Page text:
SB6121 Digital Modem, Comcast disconnect
Recently, we started having problems with our internet disconnecting. After some searching, I found a few helpful links that shed light on the issue.
A really good Amazon review.
For the SB6121 digital modem, the "surfboard" interface can be found by steering your web browser to 192.168.100.1. You can then get upstream and downstream signal strength information by clicking on the "signal" link at the top of the page.
In summary, you want:
- Downstream strengths between -15 dBmV to +15 dBmV.
- Upstream strengths between 37 dBmV to 55 dBmV.
- SNR (signal to noise ratio) greater than 30 dB.
I couldn't find a definition online, but it seems obvious to me that the downstream power is the power seen by the cable modem, from the cable company; and the upstream power is the power that the cable modem is required to send to make the connection. Thus, you don't want too strong of a signal coming in, and you don't want the modem to have to try too hard to get a signal out. For the RF inclined, I imagine that at too high of a power level, the gain of the digital modem starts to become non-linear, causing distortion problems.
When the internet started disconnecting, I went to the surfboard page and found that the upstream power was 57 dBmV at night, and 54 dBmV during the day (apparently it can change as the outdoor weather conditions change). The connection problem was much worse at night, consistent with the higher upstream power at night.
At this point, I went and looked at my setup. The Comcast coaxial line came down to a three-port splitter/attenuator: the input, a -2.1 dB output (which went to the TV), and a -9 dB output (which went to the digital modem). Eureka! a 9 dB diminished signal mean that the digital modem had to push that much harder to get its signal out. So I did an experiment, and it all came out as expected.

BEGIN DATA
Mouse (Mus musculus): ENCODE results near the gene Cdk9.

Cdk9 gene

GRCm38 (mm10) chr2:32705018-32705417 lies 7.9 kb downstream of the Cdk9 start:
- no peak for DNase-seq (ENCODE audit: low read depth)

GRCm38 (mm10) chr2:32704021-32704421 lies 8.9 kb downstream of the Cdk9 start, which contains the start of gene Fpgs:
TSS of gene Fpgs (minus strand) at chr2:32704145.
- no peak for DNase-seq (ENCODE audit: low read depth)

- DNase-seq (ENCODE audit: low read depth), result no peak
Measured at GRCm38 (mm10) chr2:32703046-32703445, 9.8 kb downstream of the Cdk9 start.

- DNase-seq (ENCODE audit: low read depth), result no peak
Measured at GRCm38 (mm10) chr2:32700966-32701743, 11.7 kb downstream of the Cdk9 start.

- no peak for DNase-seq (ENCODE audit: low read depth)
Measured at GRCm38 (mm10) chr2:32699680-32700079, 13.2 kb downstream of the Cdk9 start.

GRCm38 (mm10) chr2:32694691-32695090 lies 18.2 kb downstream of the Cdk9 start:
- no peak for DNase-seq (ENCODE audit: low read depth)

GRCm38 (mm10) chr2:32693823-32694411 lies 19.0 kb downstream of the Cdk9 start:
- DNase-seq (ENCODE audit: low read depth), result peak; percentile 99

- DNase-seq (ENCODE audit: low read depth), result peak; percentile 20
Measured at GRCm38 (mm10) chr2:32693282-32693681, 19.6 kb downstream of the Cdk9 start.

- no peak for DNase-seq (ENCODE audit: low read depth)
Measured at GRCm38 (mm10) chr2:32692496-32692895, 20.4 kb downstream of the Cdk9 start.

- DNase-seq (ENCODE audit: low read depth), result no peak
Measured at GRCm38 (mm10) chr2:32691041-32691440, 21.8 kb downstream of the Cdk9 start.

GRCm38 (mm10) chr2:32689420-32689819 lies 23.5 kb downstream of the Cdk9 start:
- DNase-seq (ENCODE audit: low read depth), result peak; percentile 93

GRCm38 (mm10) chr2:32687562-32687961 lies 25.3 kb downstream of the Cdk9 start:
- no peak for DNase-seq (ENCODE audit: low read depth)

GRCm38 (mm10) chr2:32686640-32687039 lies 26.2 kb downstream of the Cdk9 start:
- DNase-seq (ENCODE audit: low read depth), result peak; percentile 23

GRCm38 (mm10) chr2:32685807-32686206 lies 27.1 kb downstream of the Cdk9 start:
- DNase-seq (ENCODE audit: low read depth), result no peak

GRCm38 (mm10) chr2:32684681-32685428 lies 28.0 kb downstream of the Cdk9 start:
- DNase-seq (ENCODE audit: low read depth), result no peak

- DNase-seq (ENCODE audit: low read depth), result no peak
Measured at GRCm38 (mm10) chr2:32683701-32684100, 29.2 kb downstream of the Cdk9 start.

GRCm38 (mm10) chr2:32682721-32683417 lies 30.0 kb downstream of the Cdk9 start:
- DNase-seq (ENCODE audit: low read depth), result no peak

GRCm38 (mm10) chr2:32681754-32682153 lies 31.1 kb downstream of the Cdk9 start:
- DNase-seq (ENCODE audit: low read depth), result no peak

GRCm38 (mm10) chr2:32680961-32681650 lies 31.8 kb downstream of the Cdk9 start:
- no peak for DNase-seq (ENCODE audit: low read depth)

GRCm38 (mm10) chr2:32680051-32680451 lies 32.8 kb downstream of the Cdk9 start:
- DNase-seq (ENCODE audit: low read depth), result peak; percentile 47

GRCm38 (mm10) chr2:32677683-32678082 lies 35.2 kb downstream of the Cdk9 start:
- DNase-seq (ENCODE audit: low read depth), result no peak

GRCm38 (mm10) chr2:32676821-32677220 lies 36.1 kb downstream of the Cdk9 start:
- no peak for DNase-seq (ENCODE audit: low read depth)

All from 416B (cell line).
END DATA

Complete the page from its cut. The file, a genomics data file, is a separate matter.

- I removed this splitter/attenuator from the connection, so that the Comcast coax went directly to the digital modem. The upstream signal decreased to about 43 dBmV, which is roughly a 9 dB drop!
- Since I wanted the TV to have Comcast cable too, and I had a splitter lying around, I put it into the circuit. The splitter has no added attenuation, other than that is splits the signal in half, and has a little path loss of its own. Thus each output port puts out -3.5 dB. A rule of thumb: -3 dB = half, -3.5 dB is a little more than half. When I substituted this into the circuit, I got about 46 dBmV strength, which is roughly 3.5 dB more than a straight through connection.
In sum, after putting in the splitter, my downstream was at 46 dBmV, and the upstream was at 5-6 dBmV, with an SNR of 38 dB. Everything is now where it is supposed to be! I will try and update this post if the problem ends up not being fixed... So far so good.